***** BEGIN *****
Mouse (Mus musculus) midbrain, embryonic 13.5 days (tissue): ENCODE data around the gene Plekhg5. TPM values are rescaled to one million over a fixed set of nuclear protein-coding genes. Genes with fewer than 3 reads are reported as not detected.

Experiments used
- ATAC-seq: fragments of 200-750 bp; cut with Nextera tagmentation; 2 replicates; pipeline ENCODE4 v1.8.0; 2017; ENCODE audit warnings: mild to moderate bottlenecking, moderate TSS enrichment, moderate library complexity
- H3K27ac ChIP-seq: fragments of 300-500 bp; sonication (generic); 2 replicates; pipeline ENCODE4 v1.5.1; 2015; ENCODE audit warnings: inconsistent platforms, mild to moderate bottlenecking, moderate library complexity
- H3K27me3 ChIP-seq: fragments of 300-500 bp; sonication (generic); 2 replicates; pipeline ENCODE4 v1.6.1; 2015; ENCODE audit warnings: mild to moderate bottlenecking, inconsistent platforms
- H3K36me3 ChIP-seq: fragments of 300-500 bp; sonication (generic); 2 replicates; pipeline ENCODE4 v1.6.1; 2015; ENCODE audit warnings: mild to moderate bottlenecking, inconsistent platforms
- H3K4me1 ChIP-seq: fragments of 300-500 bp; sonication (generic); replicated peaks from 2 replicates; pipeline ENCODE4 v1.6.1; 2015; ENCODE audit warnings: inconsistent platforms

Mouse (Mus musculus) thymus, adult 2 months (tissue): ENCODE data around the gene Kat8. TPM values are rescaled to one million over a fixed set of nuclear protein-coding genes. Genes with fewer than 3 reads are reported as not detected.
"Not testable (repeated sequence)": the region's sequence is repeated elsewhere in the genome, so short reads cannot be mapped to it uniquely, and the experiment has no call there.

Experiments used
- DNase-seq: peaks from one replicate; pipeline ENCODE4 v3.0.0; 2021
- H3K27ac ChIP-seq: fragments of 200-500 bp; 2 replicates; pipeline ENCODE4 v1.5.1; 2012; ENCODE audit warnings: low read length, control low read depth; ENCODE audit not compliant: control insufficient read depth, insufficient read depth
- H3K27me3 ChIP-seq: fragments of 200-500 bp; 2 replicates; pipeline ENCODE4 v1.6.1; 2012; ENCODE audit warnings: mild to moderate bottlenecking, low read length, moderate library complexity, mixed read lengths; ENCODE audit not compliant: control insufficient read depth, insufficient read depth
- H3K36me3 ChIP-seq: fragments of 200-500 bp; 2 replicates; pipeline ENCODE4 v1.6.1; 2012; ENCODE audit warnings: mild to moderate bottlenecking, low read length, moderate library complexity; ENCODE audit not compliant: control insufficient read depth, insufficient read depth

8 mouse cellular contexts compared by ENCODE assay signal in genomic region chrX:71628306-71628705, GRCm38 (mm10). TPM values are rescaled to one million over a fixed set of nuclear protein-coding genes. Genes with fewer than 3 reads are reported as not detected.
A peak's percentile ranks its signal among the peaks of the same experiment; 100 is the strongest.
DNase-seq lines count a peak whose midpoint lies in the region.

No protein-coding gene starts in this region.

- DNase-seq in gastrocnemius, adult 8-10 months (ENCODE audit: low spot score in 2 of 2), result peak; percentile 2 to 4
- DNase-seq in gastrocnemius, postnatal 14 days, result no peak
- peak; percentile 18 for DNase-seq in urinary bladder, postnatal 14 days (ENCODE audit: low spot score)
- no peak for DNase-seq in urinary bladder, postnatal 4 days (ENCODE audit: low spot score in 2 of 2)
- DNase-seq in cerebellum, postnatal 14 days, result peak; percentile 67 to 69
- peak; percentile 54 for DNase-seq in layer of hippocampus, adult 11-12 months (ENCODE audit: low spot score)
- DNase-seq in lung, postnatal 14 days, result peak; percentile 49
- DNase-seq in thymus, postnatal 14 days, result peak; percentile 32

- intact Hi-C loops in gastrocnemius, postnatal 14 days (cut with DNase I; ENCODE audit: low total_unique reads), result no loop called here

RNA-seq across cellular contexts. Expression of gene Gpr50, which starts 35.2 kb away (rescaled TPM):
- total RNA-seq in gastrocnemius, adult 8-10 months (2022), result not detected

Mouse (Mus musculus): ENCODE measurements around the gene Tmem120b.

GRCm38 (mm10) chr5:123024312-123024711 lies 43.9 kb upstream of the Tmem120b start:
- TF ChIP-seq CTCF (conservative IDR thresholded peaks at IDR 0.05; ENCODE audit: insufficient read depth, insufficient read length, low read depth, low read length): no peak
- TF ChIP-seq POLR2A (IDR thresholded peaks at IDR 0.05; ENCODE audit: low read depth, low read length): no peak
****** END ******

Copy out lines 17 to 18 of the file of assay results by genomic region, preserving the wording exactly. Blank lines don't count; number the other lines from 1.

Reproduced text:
DNase-seq lines count a peak whose midpoint lies in the region.

No protein-coding gene starts in this region.